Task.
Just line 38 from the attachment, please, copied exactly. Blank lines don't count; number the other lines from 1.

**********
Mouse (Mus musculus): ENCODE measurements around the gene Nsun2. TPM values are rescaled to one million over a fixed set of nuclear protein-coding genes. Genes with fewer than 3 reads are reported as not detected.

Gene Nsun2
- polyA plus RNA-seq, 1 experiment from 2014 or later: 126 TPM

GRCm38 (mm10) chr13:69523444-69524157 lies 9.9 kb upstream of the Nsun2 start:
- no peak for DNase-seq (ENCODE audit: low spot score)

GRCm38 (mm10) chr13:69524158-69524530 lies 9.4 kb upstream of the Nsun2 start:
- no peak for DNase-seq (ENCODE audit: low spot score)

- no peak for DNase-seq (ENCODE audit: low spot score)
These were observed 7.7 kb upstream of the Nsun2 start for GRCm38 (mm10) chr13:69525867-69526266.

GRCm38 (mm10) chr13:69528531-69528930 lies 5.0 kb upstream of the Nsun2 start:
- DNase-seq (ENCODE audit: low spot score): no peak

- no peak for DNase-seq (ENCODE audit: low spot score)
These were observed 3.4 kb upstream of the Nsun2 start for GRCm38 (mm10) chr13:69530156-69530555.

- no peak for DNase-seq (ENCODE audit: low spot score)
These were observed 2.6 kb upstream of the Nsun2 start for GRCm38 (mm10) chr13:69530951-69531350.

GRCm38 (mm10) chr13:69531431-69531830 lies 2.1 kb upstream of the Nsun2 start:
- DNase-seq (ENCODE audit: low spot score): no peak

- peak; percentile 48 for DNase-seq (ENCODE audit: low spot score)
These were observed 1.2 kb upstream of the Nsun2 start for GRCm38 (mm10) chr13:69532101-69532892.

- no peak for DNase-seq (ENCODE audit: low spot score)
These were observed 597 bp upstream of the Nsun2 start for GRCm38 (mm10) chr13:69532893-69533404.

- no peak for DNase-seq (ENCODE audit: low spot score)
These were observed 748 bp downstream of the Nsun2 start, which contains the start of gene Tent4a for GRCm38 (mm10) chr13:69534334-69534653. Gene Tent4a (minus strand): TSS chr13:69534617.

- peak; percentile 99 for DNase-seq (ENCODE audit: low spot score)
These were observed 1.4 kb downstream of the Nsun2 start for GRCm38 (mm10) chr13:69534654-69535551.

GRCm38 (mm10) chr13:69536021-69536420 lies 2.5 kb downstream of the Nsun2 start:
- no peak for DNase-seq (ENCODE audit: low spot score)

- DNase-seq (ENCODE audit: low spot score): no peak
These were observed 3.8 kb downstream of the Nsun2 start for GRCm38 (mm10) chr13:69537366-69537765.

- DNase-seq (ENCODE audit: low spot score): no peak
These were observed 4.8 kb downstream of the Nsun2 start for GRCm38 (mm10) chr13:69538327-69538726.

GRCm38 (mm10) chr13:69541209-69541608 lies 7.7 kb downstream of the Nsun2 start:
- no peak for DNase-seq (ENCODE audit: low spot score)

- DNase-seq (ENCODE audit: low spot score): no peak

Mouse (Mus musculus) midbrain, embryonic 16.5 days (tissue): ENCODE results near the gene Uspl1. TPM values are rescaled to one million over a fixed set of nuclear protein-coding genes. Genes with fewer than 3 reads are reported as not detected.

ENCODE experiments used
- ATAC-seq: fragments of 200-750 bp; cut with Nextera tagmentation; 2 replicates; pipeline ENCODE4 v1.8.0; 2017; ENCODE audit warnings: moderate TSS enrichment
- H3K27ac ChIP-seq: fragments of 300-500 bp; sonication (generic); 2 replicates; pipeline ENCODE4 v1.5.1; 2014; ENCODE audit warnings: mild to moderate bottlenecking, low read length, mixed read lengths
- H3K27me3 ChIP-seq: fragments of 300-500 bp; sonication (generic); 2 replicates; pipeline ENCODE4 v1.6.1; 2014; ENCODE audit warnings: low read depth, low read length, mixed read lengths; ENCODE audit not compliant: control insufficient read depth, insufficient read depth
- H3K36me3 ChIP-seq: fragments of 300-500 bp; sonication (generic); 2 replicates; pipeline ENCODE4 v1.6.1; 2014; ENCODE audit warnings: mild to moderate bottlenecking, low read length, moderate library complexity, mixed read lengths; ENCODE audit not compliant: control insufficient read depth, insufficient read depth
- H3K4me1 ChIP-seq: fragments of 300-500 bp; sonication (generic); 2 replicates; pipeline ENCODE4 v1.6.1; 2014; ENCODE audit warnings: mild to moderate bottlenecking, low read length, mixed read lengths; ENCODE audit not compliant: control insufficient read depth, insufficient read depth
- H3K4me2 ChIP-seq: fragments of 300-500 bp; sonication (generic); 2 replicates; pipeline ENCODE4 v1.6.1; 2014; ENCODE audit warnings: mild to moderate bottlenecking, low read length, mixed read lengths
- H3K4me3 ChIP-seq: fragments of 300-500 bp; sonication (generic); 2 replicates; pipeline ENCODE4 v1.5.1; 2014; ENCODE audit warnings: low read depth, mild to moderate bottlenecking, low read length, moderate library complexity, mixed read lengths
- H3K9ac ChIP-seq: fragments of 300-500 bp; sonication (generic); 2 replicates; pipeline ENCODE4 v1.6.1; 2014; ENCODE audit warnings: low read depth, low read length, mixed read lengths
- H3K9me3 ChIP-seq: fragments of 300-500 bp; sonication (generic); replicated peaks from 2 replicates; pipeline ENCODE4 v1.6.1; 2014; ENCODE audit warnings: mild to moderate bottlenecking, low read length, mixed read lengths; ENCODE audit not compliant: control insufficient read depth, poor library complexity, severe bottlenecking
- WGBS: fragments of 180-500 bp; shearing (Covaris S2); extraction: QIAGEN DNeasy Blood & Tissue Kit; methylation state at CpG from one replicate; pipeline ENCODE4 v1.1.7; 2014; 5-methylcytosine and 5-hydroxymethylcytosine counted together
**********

- H3K27ac ChIP-seq: fragments of 300-500 bp; sonication (generic); 2 replicates; pipeline ENCODE4 v1.5.1; 2014; ENCODE audit warnings: mild to moderate bottlenecking, low read length, mixed read lengths